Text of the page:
Orthopedic News for Patients - Bone & Joint Pain

News for patients with orthopedic conditions & bone and joint pain.

Your doctor will weigh several factors to decide on a treatment plan. These include severity of the injury, age, physical condition, medical history, and other injuries or illnesses. People who are young, active, and healthy typically get surgery. Your primary care doctor will refer you to an orthopedic surgeon. In surgery, they will repair, or reconstruct, the ACL with tissue. This can come from your hamstring or a minor patellar (knee) tendon. They also can get it from a donor. Surgery should be performed shortly after the injury, within 5 months, for best results. After surgery, you will need intense physical therapy to rebuild strength in your knee and leg.

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TUESDAY, Jan. 10, 2017 (HealthDay News) -- You might want to think twice the next time you're ready to blame the weather for your aches and pains, researchers say. Some people swear that changes in humidity, temperature, air pressure and the like trigger back pain and arthritis. But a team at the George Institute for Global Health in Newtown, Australia said it found no evidence to support that theory. "The belief that pain and inclement weather are linked dates back to Roman times. But our research suggests this belief may be based on the fact that people recall events that confirm their pre-existing views," said Chris Maher, director of the institute's musculoskeletal division.

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TUESDAY, Oct. 25, 2016 (HealthDay News) -- For older adults, a fractured hip is often life-changing: The majority will never return to their former levels of independence and physical activity, according to new research. "We all hope for full recovery, but less than half recover to their previous function after a hip fracture," said Dr. Victoria Tang, lead author of the study. The chances of recovery among hip-fracture patients older than 85 with dementia or other health problems are even lower, the study authors found. "By being able to set realistic expectations of the likelihood of recovery, as family members, we can take steps to plan and prepare for future care needs of the patient," added Tang.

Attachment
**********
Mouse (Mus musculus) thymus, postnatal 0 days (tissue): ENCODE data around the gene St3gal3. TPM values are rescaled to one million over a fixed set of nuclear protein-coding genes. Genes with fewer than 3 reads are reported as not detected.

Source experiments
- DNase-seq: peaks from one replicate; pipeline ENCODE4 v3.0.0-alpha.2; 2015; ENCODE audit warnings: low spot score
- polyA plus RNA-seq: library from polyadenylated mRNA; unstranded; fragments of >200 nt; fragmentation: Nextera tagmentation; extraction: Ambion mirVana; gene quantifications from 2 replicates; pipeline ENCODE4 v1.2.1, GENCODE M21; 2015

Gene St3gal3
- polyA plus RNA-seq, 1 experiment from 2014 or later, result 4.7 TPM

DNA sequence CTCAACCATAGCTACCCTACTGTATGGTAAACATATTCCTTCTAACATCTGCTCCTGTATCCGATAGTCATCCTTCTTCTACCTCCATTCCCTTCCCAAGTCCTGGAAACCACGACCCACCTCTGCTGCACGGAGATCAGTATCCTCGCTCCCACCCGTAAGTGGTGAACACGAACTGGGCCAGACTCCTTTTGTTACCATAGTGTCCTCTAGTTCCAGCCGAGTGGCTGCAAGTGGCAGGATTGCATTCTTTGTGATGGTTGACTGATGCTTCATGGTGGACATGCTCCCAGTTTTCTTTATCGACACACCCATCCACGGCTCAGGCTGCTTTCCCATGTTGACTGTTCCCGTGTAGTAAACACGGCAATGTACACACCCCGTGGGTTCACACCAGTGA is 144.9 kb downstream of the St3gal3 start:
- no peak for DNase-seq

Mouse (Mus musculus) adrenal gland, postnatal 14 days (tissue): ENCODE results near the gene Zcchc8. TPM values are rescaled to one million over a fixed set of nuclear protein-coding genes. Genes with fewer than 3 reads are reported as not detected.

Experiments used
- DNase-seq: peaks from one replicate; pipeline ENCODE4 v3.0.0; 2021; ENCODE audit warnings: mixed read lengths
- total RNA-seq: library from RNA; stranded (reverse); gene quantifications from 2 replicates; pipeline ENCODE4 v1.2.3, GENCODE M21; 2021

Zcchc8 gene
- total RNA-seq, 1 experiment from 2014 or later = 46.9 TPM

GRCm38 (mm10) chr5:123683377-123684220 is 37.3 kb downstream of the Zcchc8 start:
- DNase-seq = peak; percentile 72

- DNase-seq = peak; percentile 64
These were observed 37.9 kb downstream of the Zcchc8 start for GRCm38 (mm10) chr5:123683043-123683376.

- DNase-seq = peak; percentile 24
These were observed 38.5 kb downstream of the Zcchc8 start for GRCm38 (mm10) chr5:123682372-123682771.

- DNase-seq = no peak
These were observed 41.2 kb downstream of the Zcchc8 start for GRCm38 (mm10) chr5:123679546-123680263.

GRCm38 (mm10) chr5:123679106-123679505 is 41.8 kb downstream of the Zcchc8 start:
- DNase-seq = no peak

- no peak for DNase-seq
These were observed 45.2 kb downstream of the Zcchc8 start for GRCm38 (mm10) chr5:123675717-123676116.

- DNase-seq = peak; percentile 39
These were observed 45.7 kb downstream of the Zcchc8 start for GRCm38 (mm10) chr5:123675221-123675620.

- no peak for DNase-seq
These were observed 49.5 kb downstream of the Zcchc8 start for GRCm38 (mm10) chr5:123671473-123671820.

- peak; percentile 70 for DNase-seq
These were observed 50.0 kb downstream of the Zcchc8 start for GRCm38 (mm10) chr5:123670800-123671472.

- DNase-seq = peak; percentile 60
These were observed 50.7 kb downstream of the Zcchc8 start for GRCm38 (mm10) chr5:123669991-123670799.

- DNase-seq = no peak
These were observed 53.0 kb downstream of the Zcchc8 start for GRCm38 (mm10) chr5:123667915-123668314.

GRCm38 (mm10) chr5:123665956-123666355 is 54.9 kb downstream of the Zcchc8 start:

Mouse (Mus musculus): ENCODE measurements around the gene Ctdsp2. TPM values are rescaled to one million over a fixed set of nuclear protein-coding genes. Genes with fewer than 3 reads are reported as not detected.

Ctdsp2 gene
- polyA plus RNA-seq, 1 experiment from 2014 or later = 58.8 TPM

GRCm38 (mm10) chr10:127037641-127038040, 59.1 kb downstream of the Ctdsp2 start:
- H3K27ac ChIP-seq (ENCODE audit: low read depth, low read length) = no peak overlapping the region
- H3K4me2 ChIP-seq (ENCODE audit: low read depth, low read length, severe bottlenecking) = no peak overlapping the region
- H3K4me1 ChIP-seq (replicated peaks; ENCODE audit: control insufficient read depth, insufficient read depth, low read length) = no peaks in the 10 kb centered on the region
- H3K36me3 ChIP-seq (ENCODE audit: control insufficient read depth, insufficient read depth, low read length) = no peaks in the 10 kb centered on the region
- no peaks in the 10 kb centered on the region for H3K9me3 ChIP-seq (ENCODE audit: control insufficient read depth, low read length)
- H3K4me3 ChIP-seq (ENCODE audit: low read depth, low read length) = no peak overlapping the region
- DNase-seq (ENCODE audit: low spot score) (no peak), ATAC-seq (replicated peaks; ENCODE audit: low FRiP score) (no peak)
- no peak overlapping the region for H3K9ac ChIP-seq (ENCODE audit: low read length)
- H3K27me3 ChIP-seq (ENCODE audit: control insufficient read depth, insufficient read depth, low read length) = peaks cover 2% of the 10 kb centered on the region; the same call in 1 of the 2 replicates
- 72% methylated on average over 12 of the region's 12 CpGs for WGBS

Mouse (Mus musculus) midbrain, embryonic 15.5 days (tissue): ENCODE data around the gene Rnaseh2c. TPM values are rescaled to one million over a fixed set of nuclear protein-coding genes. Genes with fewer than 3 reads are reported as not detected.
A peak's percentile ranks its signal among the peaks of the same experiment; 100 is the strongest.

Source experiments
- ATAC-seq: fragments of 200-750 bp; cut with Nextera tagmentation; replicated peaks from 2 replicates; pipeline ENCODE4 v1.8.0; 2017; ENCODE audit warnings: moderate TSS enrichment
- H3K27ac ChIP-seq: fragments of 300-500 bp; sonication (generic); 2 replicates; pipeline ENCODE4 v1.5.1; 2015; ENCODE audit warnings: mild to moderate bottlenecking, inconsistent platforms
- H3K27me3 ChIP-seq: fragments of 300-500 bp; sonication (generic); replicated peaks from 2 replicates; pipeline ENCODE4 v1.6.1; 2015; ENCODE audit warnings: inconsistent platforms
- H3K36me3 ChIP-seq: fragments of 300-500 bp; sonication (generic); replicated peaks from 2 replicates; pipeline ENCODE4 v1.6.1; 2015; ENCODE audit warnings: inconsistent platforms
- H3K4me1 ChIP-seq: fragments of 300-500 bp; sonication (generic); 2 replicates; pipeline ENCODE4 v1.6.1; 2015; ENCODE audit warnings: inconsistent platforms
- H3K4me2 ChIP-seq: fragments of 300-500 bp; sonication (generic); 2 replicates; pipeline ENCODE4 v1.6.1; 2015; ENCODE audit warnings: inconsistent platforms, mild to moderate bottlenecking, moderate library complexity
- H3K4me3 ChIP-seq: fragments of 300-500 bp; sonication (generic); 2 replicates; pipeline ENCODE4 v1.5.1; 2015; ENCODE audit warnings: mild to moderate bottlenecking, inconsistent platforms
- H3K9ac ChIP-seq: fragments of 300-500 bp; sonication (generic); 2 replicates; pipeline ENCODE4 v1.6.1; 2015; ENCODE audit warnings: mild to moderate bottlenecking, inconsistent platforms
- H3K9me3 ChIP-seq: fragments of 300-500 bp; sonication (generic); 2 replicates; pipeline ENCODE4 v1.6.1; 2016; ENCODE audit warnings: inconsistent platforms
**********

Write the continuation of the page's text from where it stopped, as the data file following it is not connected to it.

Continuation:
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THURSDAY, Jan. 5, 2017 (HealthDay News) -- Everybody believes running can leave you sore and swollen, right? Well, a new study suggests running might actually reduce inflammation in joints. "It flies in the face of intuition," said study co-author Matt Seeley, an associate professor of exercise sciences at Brigham Young University in Provo, Utah. "This idea that long-distance running is bad for your knees might be a myth." Seeley and his colleagues reached their surprising conclusion after analyzing the knee joint fluid of several healthy men and women between the ages of 18 and 35.

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Ishman Woodard volunteers for START in Winston-Salem, North Carolina. Daniel Hamm and Jovita Newman monitor his progress. Three times a week, thousands of people with knee osteoarthritis lift weights, have their blood pressure checked, and walk around a track at gyms in central and western North Carolina. Some of them also take nutrition classes and listen to lifestyle lectures. Others count their calories. But everyone has their blood work done, has their leg strength tested, gets bone density scans, and fills out quality-of-life questionnaires. These North Carolinians are part of clinical trials led by Stephen Messier, PhD. He is the director of the J.B.